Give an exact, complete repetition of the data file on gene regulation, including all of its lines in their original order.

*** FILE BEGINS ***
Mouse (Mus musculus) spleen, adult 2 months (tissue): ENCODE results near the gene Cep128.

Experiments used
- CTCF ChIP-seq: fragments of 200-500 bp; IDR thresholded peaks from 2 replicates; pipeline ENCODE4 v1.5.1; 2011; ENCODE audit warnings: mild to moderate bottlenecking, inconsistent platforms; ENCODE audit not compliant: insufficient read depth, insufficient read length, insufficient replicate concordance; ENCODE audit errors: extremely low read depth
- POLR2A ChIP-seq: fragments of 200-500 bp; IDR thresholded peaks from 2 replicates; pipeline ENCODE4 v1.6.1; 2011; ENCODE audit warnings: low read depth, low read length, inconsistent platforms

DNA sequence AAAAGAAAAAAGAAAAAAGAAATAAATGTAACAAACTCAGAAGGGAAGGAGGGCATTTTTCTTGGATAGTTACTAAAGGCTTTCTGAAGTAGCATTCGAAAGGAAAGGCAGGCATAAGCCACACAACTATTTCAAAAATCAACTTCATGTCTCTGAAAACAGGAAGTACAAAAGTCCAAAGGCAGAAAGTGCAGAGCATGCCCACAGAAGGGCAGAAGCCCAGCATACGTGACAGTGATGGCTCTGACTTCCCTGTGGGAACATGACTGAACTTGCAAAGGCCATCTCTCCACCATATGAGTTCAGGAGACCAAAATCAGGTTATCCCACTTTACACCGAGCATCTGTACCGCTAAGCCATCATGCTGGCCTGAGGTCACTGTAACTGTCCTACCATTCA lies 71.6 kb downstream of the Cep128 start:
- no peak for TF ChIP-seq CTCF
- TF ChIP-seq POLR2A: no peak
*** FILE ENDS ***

Mouse (Mus musculus) spleen, adult 2 months (tissue): ENCODE results near the gene Cep128.

Experiments used
- CTCF ChIP-seq: fragments of 200-500 bp; IDR thresholded peaks from 2 replicates; pipeline ENCODE4 v1.5.1; 2011; ENCODE audit warnings: mild to moderate bottlenecking, inconsistent platforms; ENCODE audit not compliant: insufficient read depth, insufficient read length, insufficient replicate concordance; ENCODE audit errors: extremely low read depth
- POLR2A ChIP-seq: fragments of 200-500 bp; IDR thresholded peaks from 2 replicates; pipeline ENCODE4 v1.6.1; 2011; ENCODE audit warnings: low read depth, low read length, inconsistent platforms

DNA sequence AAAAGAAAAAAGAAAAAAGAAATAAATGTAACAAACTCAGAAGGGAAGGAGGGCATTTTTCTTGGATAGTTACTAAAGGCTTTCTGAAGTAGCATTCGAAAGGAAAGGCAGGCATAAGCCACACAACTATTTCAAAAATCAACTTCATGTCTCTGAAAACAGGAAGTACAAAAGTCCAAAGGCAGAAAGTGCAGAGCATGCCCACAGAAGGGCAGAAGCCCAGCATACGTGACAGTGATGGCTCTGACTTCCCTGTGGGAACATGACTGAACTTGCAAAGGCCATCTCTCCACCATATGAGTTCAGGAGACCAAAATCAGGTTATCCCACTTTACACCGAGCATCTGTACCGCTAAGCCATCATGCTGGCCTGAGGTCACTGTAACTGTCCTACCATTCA lies 71.6 kb downstream of the Cep128 start:
- no peak for TF ChIP-seq CTCF
- TF ChIP-seq POLR2A: no peak